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Two decades in the departure lounge

When Vistara, the full-service joint venture between the Tatas and Singapore Airlines, takes off on its maiden flight on Friday, it will be the culmination of the two partners’ turbulent history of trying to fly in India for 20 years. For the Tata brand name, it will be re-association with a full-service airline six decades after Tata Airlines was nationalised in 1953.

The relationship between the Tata group and Singapore Airlines was struck by chance. In the early 1990s, P V Naras-imha Rao, then prime minister of India, met his Singaporean counterpart, Goh Chok Tong, and the idea that Singapore Airlines explore setting up a joint venture airline in India was floated. It suited both countries — India had embarked on a ‘Look East’ policy and Singapore was scouting for investment opportunities. Rao was told Singapore Airlines would prefer partnering companies such as the Tata group.

The prime minister summoned his powerful principal secretary, Amar Nath Verma, and tasked him with getting the Tatas on board. Verma made a call to Ratan Tata, then Tata group chairman and a trained pilot, with strong links to state-owned Air India. Tata’s reaction was positive.

In 1995, the two sides devised a plan to set up a new airline with a fleet of 16 aircraft. The Tatas were willing to concede 60 per cent equity to Singapore Airlines. A team led by S Ramakrishna, formerly with Tata Industries, and Sujit Gupta, the company’s Delhi resident director, from the Tatas’ side, and senior Singapore Airlines executives such as Karamjit Singh, an old corporate affairs hand, was set up. The two sides felt the proposal for a joint venture airline would sail through, as Kuwait Airlines and Gulf Air already held a combined stake of 40 per cent in Jet Airways.

The move, however, jolted India’s aviation sector into vehement opposition, especially from fledgling private airlines.

These included Jet Airways, Damania, East-West, and Air Sahara, which had been allowed to operate as scheduled airlines only in 1994 (they were air taxi operators before that). Together, the private airlines had 25 Boeings. The market was dominated by Indian Airlines, with more than 50 jets. The entry of Tata-Singapore Airlines would have crowded them out.

The project, many said, was ahead of its time because India had barely allowed private airlines, after decades of state monopoly, and the new carriers needed protection. In 1996, political winds blew in a United Front government under H D Deve Gowda. The next year, C M Ibrahim, the aviation minister of the day, said he was opposed to the Tata-Singapore Airlines proposal on ideological grounds, as it wasn’t the right time to allow foreign investment in aviation. Critics, though, said he was protecting Jet Airways, which had ambitious expansion plans. The government decided no foreign investment would be allowed in airlines.

The Tatas tried to accommodate by diluting the Singapore Airlines stake,  first to 50 per cent and then to a minority 40 per cent. But that didn’t help. The setback has rankled Ratan Tata. Fifteen years later, he disclosed his attempt to set up an airline with Singapore Airlines, despite approaching three prime ministers, was thwarted by an individual who sought a bribe of Rs 15 crore, which Tata refused.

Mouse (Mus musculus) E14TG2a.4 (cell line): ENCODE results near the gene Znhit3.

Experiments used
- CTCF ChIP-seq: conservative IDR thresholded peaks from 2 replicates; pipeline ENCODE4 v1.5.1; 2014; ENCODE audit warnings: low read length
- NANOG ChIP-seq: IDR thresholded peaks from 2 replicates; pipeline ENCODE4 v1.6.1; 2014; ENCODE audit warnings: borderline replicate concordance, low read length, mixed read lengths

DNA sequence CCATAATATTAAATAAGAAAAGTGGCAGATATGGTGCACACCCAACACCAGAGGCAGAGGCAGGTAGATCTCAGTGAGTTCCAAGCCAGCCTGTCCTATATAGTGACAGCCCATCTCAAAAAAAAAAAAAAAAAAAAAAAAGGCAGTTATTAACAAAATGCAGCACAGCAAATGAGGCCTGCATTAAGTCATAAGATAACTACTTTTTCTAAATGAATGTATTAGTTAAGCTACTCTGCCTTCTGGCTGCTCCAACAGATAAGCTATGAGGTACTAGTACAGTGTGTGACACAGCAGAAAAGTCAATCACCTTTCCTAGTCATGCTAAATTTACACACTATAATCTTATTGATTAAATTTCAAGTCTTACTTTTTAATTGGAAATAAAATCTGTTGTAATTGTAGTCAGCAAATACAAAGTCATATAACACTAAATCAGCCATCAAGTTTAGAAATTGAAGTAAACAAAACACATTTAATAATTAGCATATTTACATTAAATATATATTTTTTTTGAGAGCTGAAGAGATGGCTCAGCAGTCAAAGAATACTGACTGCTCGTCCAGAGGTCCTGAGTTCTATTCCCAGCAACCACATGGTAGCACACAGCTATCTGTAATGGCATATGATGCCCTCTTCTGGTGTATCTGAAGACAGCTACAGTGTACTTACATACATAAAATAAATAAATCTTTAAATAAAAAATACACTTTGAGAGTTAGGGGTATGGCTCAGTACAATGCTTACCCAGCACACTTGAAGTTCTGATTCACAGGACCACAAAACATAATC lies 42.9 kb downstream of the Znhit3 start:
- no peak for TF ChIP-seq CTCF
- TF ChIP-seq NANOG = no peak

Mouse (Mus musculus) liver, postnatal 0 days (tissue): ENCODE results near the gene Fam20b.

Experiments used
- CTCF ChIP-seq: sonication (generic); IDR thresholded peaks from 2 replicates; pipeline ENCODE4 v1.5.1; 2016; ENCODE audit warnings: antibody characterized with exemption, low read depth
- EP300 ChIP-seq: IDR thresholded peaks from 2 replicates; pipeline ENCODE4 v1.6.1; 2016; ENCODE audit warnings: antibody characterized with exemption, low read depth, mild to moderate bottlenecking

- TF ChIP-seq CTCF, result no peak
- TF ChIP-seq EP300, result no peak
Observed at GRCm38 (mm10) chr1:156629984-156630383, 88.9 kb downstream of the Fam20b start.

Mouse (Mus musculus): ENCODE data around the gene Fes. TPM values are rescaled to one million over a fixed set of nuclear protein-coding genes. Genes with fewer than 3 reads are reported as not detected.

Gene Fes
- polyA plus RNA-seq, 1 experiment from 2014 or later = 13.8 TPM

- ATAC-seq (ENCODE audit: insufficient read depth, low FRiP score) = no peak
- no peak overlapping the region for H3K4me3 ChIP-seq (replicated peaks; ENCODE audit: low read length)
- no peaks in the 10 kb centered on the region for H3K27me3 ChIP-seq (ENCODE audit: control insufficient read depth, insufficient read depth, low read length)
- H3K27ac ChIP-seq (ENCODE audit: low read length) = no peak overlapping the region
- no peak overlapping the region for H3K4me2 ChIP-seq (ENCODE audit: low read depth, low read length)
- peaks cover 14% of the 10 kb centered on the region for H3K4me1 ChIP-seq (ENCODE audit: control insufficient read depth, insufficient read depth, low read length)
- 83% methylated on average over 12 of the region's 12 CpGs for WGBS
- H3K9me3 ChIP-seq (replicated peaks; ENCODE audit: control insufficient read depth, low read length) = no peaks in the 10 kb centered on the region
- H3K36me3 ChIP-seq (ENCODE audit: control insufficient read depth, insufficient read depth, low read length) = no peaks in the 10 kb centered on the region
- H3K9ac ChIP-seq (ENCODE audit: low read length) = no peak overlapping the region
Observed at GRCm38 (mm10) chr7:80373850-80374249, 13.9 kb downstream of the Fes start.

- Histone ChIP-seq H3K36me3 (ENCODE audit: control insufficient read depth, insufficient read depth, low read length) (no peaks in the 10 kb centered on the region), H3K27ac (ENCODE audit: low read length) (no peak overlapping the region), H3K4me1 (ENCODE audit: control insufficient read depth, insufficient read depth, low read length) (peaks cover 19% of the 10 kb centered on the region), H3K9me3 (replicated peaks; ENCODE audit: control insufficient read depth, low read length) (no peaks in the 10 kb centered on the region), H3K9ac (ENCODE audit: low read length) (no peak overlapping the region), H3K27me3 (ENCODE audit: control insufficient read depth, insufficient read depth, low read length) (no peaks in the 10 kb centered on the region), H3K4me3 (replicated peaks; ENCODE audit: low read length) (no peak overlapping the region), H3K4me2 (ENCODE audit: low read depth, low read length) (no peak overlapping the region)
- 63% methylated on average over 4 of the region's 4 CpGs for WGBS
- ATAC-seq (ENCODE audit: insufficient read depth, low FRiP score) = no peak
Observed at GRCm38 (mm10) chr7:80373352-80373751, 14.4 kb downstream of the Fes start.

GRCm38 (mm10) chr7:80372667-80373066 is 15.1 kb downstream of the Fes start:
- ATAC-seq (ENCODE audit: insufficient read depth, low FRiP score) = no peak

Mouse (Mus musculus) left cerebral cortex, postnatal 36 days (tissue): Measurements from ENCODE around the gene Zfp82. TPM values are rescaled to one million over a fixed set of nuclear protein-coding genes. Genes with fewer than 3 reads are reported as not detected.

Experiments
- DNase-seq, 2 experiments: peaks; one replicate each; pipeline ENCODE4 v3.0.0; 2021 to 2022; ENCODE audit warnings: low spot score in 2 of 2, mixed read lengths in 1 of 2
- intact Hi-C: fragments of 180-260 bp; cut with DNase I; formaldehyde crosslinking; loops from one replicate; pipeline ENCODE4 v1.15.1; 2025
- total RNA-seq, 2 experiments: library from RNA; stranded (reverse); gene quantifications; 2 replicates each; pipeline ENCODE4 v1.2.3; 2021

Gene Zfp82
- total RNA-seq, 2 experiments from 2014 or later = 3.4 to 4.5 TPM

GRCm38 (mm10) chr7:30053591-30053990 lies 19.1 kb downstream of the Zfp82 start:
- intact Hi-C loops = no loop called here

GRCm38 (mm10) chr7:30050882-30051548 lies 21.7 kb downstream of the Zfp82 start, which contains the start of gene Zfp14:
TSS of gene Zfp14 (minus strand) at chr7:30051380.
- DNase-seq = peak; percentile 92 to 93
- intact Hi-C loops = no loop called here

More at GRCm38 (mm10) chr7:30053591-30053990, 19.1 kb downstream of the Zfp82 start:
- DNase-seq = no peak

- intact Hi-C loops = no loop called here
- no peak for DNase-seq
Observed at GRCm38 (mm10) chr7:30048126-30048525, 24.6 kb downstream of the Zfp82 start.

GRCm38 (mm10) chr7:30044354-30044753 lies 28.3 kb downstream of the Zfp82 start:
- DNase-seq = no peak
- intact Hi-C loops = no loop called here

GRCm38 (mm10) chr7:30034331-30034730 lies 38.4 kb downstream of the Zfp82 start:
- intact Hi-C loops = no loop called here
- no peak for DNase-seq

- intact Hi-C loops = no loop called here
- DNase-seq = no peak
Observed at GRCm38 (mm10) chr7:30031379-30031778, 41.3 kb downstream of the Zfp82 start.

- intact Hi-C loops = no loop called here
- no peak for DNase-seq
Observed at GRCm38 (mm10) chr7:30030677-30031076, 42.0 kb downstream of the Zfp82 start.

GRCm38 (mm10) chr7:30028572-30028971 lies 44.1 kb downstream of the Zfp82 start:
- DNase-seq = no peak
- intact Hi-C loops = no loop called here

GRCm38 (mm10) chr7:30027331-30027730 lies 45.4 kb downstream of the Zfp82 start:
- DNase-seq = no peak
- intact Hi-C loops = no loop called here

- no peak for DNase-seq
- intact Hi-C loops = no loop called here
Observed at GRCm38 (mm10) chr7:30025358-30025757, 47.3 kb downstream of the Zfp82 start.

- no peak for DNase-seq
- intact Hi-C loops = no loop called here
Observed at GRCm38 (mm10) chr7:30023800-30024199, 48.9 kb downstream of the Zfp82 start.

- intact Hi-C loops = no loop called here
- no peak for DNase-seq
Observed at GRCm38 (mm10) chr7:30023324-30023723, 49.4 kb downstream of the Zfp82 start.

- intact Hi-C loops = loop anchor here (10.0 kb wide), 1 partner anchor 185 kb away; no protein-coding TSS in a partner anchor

But the Tatas did not give up. In the late 1990s, they offered to set up an airline of their own, with Singapore Airlines as a technical partner. The political winds were now blowing in the right direction. The National Democratic Alliance government under Atal Bihari Vajpayee had come to power in 1998 and it was set to sell stake in state-owned enterprises, one of its biggest programmes.

In 2001, the government was keen the Tatas participate in the disinvestment in Air India, the company initially set up by J R D Tata. The government had decided to sell 40 per cent in the airline company. The Tatas returned to their old partner, seeking technical help and asking it to be a partner in the bidding process. Singapore Airlines moved in with alacrity; its top executives conducted a detailed study and concluded Air India had robust mid-level managers and, with control, the airline could be turned around easily. It was believed Singapore Airlines would take less than 20 per cent in the airline if things worked out. Yet, as earlier, opposition from trade unions and rival airlines turned virulent. Senior leaders across party lines, as well as a parliamentary standing committee, questioned the government’s decision to sell its stake in Air India. Matters came to a head when a letter, purportedly written by the cabinet secretary to the Prime Minister’s Office opposing the sale, began doing the rounds. And, the only other bidder for the airline, the Hindujas, decided to withdraw.

Upset that its association with the Tatas was being looked at with so much suspicion, according to those in the know, Singapore Airlines pulled out of the partnership. The company was believed to be wary of political interference in running Air India, given the government still owned a 60 per cent stake.  Observers said the Tatas had not fended off the attack on disinvestment, despite minister Arun Shourie pushing for it.

The Tatas, despite coming close to it again, could not fly in India. With Vistara taking off, the chapter of failed attempts comes to a close.
 

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